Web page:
While the COVID-19 pandemic has spotlighted the need for safe housing, Ontarians with disabilities have always lived with the harsh reality that their housing choices are extremely limited, chronically inaccessible and often substandard and unsafe.
One in seven Ontarians have a disability. Yet, Ontarians with disabilities routinely face discriminatory screening practices by landlords and blanket refusals to retrofit accessibility features when accommodation needs arise. People with disabilities are regularly forced to file legal claims simply to get landlords to remove barriers and build safer environments; for example, litigating the installation of ramps, accessible parking, automated doors, brighter lighting, widened entrances, handrails, switching floors, etc. These are just a few of the types of claims that have gone before human rights tribunals and landlord and tenant boards.
For over a decade, the Ontario Human Rights Commission has pointed out that the onus is not just on housing providers to respect the right to accessibility. All levels of government, community planners and housing developers must promote disability rights by committing to universal design for any new housing construction. Accessible housing is not a panacea for eliminating discrimination against people with disabilities, but is a critical step toward facilitating safety, security and independence.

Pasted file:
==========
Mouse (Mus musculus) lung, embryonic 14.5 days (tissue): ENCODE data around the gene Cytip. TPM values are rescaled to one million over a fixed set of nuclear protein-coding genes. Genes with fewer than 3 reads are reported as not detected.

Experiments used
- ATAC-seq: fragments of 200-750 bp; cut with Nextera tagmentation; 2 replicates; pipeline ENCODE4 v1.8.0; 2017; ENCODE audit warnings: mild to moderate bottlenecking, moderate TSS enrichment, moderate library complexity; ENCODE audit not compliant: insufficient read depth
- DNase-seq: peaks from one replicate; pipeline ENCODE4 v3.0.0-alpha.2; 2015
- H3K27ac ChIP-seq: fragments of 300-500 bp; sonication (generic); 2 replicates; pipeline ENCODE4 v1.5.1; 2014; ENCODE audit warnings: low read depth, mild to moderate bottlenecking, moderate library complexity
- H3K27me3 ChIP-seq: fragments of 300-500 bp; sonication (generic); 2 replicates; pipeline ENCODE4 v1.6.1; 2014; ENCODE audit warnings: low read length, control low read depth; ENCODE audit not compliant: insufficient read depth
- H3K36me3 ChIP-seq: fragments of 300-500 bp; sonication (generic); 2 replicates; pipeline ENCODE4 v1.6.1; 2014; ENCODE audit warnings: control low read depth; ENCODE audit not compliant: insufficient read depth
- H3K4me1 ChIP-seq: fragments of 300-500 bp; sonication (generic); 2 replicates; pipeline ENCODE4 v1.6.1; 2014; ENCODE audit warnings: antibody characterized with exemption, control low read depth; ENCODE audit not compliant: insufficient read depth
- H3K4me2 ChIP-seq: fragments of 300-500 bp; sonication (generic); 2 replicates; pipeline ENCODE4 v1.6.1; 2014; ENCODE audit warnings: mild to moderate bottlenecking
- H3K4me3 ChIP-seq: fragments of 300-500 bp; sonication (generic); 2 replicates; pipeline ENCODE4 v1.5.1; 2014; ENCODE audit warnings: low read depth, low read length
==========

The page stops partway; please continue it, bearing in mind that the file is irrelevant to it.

On National Housing Day, the OHRC calls on the Province to amend Ontario’s Building Code Regulation to require all units in new construction or major renovation of multi-unit residences to fully meet universal accessibility standards. The OHRC also calls on municipalities to prioritize universal design construction, consistent with their obligations under the Code. Government and housing providers must work together to make sure that new developments are fully inclusive, because Ontarians deserve no less.
“Universal design” makes housing accessible and adaptable not just for people with disabilities, but for everyone.
A 2019 Angus Reid Institute study found that over half of Canadians surveyed were concerned about their home being inaccessible as their family aged. Universal design allows people to age with dignity – in their own homes and communities – without costly retrofits, searching for new housing or being forced into residential care.
The economic and social benefits of aging in our own homes are well established. The pandemic has exposed the unfortunate truth that residential care, while necessary for some people, is an expensive option that carries significant risks.
Universal design isn’t just a human rights ideal – it saves money. New research from HCMA Architecture and the Rick Hansen Foundation finds that while universal design costs about 1% more up front, accessible units save money for landlords and residential care providers by removing the need to retrofit later.
Universal design can help reduce pressure on hospitals and residential care. When paired with affordable housing initiatives, we move closer to the goal of ensuring all Ontarians have safe and adequate housing and the improved social outcomes that result. This just makes social and economic sense.